One stand-out of the late 1990s was Luc Besson's The Fifth Element. If the film seemed to be a near literal translation of Moebius' The Long Tomorrow and his work for Heavy Metal Magazine, it is because Moebius himself was engaged as a design consultant for the film. Loosely based on Harry Canyon from the 1981 animated film Heavy Metal, The Fifth Element brought the French quirkiness and sense of humor to life, sometimes lost in the American derivations.
Two Americans who have no deficit when it comes to humor, ADULT. will be wrapping up their current tour at Detroit's Magic Stick this Friday. Don't expect any cliches about replicants, but if you're in the mood for "that quintessentially postmodern cocktail of ecstasy and dread," you're looking in the right place.
Posted by: Michael Doyle at 10/16/2006 10:36:00 PM
Jack Savas of Ann Arbor based Agui Vintage Clothing has apparently been blatantly ripping off Banksy and selling boatloads of t-shirts to baseball fans. If stealing an iconic image from a high-profile contemporary artist wasn't enough, the context of the image has been bastardized and prostituted in all the wrong ways, plus the hapless local press praises the "edgy, artsy look."
When Savas was questioned by another reader via e-mail about the image, the reply was, "We did not steal anything we got Banksy's permission from his blog to re-draw his original street art. He is happy to have his artwork in the marketplace."
Savas was then asked, "Even if that is the case, you don't give him credit. How is that fair?"
There were no further replies.
If someone can direct me to Banksy's mysterious blog, I'd love to read this part.
Only two words come to mind: douche bag.
[big kudos to Datawhat for being so eagle-eyed]
p.s. This story was also published for the 10,000 or so daily readers of Core77 (respectfully sans the term "douche bag.")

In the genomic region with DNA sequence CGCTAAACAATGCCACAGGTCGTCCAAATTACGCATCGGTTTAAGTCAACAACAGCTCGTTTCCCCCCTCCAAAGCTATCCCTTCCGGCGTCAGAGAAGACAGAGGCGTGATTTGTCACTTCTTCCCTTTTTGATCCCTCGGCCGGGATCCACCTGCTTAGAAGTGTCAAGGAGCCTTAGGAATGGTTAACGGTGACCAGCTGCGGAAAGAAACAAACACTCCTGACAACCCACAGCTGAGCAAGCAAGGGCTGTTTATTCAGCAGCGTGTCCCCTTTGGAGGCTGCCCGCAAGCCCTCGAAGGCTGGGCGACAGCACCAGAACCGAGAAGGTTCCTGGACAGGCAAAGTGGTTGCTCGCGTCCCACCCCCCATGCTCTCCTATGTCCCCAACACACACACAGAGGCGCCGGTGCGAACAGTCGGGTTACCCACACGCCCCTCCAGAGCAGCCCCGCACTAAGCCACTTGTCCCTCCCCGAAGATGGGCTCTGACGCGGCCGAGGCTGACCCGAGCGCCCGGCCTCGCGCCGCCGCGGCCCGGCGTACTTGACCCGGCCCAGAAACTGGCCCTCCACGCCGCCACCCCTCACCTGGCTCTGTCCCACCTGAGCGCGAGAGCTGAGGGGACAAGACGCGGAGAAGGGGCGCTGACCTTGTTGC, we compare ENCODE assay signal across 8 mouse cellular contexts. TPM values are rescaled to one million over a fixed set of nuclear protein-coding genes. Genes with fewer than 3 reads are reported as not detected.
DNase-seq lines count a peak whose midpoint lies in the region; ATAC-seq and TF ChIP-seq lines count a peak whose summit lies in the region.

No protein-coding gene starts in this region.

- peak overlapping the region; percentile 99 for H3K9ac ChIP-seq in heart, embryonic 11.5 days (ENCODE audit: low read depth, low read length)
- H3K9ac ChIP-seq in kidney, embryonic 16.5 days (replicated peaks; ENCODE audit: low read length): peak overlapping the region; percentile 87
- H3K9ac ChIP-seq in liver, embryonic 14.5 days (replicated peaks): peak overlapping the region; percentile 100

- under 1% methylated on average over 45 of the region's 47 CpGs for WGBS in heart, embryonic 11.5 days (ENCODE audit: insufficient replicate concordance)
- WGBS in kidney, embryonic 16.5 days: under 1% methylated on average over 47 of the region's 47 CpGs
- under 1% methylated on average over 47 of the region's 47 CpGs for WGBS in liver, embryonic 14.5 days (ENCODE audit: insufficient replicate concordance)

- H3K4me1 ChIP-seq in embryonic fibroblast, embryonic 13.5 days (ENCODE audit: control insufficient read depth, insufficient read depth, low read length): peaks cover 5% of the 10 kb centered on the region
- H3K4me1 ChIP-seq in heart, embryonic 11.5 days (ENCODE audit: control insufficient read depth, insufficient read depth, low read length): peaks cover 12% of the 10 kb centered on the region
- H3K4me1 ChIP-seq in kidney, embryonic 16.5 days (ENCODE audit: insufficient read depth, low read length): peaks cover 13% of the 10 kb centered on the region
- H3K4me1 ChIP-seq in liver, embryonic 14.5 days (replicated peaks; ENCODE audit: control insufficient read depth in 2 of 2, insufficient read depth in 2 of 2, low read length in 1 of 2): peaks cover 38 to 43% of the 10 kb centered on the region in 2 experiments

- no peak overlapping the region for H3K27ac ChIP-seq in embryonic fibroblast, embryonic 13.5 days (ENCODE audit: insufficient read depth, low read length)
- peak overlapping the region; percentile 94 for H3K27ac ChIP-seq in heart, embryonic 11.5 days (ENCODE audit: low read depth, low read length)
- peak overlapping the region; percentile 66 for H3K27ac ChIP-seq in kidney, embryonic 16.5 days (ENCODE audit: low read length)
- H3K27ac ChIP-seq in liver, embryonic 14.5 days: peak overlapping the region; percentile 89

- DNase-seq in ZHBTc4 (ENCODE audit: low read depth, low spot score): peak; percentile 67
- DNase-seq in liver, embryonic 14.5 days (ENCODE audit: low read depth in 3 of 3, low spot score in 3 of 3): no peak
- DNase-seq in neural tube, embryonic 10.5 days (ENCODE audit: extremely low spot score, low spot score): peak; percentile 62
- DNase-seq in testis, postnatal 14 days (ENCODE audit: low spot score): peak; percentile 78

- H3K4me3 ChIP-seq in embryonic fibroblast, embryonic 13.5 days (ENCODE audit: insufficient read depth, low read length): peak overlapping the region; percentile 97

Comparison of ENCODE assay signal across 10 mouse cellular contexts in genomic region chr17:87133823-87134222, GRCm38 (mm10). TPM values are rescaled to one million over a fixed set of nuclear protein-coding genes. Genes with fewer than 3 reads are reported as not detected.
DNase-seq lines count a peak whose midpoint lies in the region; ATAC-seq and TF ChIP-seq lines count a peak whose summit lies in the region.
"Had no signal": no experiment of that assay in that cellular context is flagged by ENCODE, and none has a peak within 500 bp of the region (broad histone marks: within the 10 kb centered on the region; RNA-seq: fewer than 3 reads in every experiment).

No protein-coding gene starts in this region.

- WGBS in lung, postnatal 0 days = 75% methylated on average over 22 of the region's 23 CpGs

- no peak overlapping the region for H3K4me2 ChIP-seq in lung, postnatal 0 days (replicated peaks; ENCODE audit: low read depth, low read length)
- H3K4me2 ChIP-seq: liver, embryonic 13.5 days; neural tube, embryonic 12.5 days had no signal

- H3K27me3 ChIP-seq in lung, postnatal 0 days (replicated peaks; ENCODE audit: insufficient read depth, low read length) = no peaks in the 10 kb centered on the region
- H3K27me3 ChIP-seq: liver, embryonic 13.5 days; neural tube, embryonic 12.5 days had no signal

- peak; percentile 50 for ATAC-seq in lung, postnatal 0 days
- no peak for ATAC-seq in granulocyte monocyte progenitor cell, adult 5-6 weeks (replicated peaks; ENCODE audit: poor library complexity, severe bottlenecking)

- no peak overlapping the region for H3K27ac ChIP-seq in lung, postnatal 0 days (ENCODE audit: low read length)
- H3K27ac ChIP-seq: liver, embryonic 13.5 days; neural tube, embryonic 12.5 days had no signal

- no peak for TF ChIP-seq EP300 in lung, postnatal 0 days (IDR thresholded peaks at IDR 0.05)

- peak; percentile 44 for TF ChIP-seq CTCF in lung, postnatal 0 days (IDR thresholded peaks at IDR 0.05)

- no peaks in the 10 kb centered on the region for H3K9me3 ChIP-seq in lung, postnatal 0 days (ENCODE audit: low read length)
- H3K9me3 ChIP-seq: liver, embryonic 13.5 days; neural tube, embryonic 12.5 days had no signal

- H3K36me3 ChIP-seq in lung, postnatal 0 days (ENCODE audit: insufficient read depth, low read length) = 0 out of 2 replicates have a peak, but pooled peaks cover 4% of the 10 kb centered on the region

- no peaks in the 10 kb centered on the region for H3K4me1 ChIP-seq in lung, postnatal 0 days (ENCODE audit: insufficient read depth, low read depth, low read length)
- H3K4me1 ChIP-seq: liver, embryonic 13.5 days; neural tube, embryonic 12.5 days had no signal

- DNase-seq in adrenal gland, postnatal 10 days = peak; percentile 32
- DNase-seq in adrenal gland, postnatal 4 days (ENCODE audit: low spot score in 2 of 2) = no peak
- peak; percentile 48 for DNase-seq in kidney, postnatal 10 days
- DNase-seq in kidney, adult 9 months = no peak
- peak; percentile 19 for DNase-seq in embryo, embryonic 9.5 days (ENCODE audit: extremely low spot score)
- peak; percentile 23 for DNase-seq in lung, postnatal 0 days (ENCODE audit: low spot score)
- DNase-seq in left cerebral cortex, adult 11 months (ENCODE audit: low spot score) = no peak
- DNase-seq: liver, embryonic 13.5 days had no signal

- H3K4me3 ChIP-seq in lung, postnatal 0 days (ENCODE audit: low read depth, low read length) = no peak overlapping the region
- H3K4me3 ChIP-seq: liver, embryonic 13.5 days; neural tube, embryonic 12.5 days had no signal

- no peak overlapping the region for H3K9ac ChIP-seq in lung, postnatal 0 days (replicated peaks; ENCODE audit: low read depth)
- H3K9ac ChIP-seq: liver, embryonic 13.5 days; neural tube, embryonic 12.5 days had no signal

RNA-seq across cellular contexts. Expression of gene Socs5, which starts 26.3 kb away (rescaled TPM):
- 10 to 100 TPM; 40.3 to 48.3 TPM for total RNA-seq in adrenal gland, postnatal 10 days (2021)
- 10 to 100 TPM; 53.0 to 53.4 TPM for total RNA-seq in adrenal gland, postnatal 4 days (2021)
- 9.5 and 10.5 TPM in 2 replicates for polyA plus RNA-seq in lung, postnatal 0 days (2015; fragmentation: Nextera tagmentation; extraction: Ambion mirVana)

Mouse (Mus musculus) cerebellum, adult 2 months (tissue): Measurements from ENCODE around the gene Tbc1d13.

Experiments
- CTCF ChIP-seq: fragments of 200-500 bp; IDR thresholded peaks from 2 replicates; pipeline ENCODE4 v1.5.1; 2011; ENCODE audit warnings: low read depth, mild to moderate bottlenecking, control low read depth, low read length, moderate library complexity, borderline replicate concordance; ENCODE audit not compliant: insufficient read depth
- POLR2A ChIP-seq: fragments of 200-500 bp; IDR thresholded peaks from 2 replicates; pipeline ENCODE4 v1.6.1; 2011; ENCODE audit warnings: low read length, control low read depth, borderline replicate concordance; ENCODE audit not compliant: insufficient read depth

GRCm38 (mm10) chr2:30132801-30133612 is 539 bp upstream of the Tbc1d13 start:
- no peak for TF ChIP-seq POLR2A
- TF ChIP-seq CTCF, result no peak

Posted by: Michael Doyle at 10/16/2006 07:49:00 PM
click here for big
The Long Tomorrow was a comic book written by Dan O'Bannon (who went on to write Alien) and illustrated by Jean Giraud a.k.a. Moebius around 1975-1976. It's noir style and particularly the super-dense, retro-futurist visual language influenced not only Ridley Scott's Blade Runner but the entire Cyberpunk genre.
"Years later, I was having lunch with Ridley, and when the conversation turned to inspiration, we were both very clear about our debt to the Metal Hurlant [the original Heavy Metal magazine] school of the '70s-Moebius and the others. But it was also obvious that Scott understood the importance of information density to perceptual overload. When Blade Runner works best, it induces a lyrical sort of information sickness, that quintessentially postmodern cocktail of ecstasy and dread. It was what cyberpunk was supposed to be all about."
[title link lifted from Geoff via Archinect]
Posted by: Michael Doyle at 10/16/2006 10:41:00 AM
Sunday, October 15, 2006
Bethany and I are going to be in the New York area the whole week of Halloween.
Saturday, Oct. 28th we've been invited to judge costumes at the Phono Halloween Ball featuring Basteroid, Plastique de Reve, "the Sid Vicious of Techno" Cowboy Mark and whole bunch more. Dethlab will be playing records in the v.i.p. room all evening, and the Sun Ra Arkestra will be performing upstairs! Brooklyn Sugar is a new 7,000 sq. ft. venue in the former Williamsburg Domino Sugar refinery. (Some pics of the space here.)
Tuesday, Oct. 31st is the 33rd Annual Village Halloween Parade, and Wednesday [as previously mentioned] is The Knife at Webster Hall and the NME Showcase featuring The Horrors and Office.
Between shows, museums and gastronomic indulgences with dear friends, we're going to try and catch some fall color in the Catskills, visit the family in CT, and stop down to Philadelphia to see the mirrored dancefloor at Mike Trombley's Paradise night.
We'd love to see all our friends in the megalopolis, so hit us up on the internets!
Posted by: Michael Doyle at 10/15/2006 04:33:00 PM
Friday, October 13, 2006
The Horrors are coming to America and playing a flurry of shows in and around the New York megalopolis (+ 1 show in LA) the week of Halloween... appropriately.
The list here is from a number of sources - none of whom have a complete schedule, so it may be in a state of flux: